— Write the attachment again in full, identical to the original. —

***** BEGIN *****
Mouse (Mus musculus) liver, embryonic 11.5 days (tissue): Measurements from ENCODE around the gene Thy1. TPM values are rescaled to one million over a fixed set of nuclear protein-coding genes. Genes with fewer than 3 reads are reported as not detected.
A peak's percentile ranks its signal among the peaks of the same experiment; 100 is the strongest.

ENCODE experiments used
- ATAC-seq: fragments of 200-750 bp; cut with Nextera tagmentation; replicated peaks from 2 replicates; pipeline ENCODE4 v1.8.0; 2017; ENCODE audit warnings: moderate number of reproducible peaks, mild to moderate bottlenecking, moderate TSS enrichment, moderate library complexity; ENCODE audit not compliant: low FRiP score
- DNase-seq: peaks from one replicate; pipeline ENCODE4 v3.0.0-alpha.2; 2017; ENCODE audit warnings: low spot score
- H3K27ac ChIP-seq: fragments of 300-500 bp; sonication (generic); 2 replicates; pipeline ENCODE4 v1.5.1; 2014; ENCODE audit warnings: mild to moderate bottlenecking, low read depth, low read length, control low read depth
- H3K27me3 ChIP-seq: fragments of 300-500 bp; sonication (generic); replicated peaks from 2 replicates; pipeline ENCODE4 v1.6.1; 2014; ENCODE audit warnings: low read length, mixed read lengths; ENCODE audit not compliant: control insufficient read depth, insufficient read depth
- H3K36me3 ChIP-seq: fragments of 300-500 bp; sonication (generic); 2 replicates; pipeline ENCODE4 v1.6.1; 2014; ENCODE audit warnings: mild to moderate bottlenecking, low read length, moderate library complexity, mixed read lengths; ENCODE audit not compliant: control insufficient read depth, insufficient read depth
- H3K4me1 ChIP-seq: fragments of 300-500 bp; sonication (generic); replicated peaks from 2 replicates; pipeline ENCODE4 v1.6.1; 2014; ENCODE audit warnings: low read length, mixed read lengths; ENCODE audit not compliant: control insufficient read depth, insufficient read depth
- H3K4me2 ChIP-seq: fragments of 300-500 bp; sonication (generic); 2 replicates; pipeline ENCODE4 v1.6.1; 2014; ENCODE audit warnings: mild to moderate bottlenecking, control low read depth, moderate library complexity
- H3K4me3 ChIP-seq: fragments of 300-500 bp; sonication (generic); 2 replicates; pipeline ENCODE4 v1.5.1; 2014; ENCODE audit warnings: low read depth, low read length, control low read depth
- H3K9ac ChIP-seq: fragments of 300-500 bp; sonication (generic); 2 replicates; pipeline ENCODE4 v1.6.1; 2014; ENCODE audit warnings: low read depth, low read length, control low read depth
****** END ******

Mouse (Mus musculus) liver, embryonic 11.5 days (tissue): Measurements from ENCODE around the gene Thy1. TPM values are rescaled to one million over a fixed set of nuclear protein-coding genes. Genes with fewer than 3 reads are reported as not detected.
A peak's percentile ranks its signal among the peaks of the same experiment; 100 is the strongest.

ENCODE experiments used
- ATAC-seq: fragments of 200-750 bp; cut with Nextera tagmentation; replicated peaks from 2 replicates; pipeline ENCODE4 v1.8.0; 2017; ENCODE audit warnings: moderate number of reproducible peaks, mild to moderate bottlenecking, moderate TSS enrichment, moderate library complexity; ENCODE audit not compliant: low FRiP score
- DNase-seq: peaks from one replicate; pipeline ENCODE4 v3.0.0-alpha.2; 2017; ENCODE audit warnings: low spot score
- H3K27ac ChIP-seq: fragments of 300-500 bp; sonication (generic); 2 replicates; pipeline ENCODE4 v1.5.1; 2014; ENCODE audit warnings: mild to moderate bottlenecking, low read depth, low read length, control low read depth
- H3K27me3 ChIP-seq: fragments of 300-500 bp; sonication (generic); replicated peaks from 2 replicates; pipeline ENCODE4 v1.6.1; 2014; ENCODE audit warnings: low read length, mixed read lengths; ENCODE audit not compliant: control insufficient read depth, insufficient read depth
- H3K36me3 ChIP-seq: fragments of 300-500 bp; sonication (generic); 2 replicates; pipeline ENCODE4 v1.6.1; 2014; ENCODE audit warnings: mild to moderate bottlenecking, low read length, moderate library complexity, mixed read lengths; ENCODE audit not compliant: control insufficient read depth, insufficient read depth
- H3K4me1 ChIP-seq: fragments of 300-500 bp; sonication (generic); replicated peaks from 2 replicates; pipeline ENCODE4 v1.6.1; 2014; ENCODE audit warnings: low read length, mixed read lengths; ENCODE audit not compliant: control insufficient read depth, insufficient read depth
- H3K4me2 ChIP-seq: fragments of 300-500 bp; sonication (generic); 2 replicates; pipeline ENCODE4 v1.6.1; 2014; ENCODE audit warnings: mild to moderate bottlenecking, control low read depth, moderate library complexity
- H3K4me3 ChIP-seq: fragments of 300-500 bp; sonication (generic); 2 replicates; pipeline ENCODE4 v1.5.1; 2014; ENCODE audit warnings: low read depth, low read length, control low read depth
- H3K9ac ChIP-seq: fragments of 300-500 bp; sonication (generic); 2 replicates; pipeline ENCODE4 v1.6.1; 2014; ENCODE audit warnings: low read depth, low read length, control low read depth